Hall was one of the first in the line of highly successful West Indian fast bowlers. Known for his speed, he approached the wicket with a 35-40 yard run-up and his partnership with Charlie Griffith was one of the most fearsome in Test history. Six feet two inches tall and muscular, he had a graceful action and could bowl fast for long spells: his captain could always count on him to bowl one extra over. He bowled the famous last over in the Tied Test of Brisbane in 1961, demonstrating his skill and nerve in a tense situation.
In addition to being a great fast bowler, Wesley Hall has also been an elector, manager, administrator, politician and clergyman and is highly esteemed for Hall his immense contribution to the life of Barbados and the West Indies.
Tall, well-built and handsome, Hall began his career as a wicket-keeper but soon switched to fast bowling, a role he could handle much more easily. He quickly emerged as the West Indies' first great post-war fast bowler. With his gold chain bouncing around his neck, he was an impressive sight: he would make the ball fly at the batsman's body, and he also had a devastating yorker. With one of the longest run-ups in Test cricket, he bowled genuinely fast - and for very long spells throughout a day, as in his marathon in the famous Lord's Test of 1963, when he bowled unchanged for over three hours on the final day. His partnership with Charlie Griffith on that tour was the stuff of English nightmares.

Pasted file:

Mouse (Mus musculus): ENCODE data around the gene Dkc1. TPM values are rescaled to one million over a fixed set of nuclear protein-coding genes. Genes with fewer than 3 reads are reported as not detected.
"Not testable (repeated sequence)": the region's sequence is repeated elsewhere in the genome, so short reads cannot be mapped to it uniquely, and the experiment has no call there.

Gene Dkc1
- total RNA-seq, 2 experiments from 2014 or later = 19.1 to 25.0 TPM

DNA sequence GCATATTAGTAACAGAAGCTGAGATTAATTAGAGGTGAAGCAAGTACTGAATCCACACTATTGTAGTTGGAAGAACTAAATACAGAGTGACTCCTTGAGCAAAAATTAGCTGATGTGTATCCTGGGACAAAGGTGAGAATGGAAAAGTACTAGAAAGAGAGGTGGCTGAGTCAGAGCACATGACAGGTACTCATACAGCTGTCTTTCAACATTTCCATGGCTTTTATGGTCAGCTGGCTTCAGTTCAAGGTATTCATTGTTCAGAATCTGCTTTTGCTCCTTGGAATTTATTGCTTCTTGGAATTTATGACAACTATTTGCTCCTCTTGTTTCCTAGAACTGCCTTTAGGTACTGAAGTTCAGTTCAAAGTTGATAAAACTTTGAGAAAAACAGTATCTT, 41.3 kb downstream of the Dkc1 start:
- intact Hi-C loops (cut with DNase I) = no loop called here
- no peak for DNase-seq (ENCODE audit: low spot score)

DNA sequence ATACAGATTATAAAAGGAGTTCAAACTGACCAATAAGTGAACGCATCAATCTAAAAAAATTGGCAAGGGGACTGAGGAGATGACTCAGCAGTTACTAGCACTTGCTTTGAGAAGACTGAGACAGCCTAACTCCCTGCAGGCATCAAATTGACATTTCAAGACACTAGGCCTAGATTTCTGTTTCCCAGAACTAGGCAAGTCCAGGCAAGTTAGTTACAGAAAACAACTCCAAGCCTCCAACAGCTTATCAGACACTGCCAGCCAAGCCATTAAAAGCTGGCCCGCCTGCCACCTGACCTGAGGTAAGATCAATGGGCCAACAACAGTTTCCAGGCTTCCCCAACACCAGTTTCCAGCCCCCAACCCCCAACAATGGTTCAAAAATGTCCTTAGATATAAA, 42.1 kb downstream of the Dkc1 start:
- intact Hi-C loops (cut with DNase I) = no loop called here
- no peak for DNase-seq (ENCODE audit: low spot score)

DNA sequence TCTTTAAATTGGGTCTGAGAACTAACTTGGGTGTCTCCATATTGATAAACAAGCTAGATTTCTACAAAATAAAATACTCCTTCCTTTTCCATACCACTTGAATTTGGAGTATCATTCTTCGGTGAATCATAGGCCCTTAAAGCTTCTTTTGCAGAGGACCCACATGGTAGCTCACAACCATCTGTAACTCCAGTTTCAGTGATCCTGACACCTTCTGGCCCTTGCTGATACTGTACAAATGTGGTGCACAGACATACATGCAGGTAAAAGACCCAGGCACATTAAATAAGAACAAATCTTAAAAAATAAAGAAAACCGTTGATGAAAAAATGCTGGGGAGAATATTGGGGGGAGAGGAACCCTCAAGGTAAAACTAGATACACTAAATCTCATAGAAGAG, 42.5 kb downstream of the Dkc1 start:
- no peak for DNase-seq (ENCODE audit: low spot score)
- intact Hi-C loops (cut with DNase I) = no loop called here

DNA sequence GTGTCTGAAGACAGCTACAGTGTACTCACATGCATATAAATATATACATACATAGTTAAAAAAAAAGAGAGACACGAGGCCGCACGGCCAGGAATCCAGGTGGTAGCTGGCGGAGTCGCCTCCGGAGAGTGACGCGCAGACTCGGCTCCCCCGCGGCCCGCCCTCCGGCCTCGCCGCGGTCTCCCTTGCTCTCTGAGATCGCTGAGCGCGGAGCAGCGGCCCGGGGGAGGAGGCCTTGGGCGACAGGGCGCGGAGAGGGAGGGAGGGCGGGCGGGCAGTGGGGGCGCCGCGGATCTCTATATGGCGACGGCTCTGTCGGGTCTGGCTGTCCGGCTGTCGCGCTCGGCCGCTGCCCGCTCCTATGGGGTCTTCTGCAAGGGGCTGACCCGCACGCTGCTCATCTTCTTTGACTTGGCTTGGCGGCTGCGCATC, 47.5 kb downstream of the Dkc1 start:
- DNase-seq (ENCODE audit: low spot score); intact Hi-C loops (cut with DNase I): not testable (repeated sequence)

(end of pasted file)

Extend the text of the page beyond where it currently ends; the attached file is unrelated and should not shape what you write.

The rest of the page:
He took 192 wickets in 48 Tests (exactly four a match), with best return of 7 for 69 against England at 1960, when he was at his menacingly quickest. In all first-class cricket, he took 546 wickets in 170 matches.
"What is life if it is not a life of service," he once said. "The aim of everyman should be to help his fellow man. We have been given much and we have to give back even more. West Indies cricket is ours and we have to cherish and protect it." With this in mind he went on to serve West Indies cricket with distinction after retiring from the game. He was a selector and manager of the West Indies team and president of the West Indies Cricket Board from 2001 to 2003. During that period he sat on the board of directors of the International Cricket Council, where he pushed for better conditions for players in particular and West Indies cricket in general.
He was the Minister of Tourism in Barbados in the 1980s and implemented many sports-related initiatives which have now been adopted globally.
Today, at age 70, he continues to serve, as an evangelical church leader and on the board of directors for the Stanford 20/20 Cricket Project.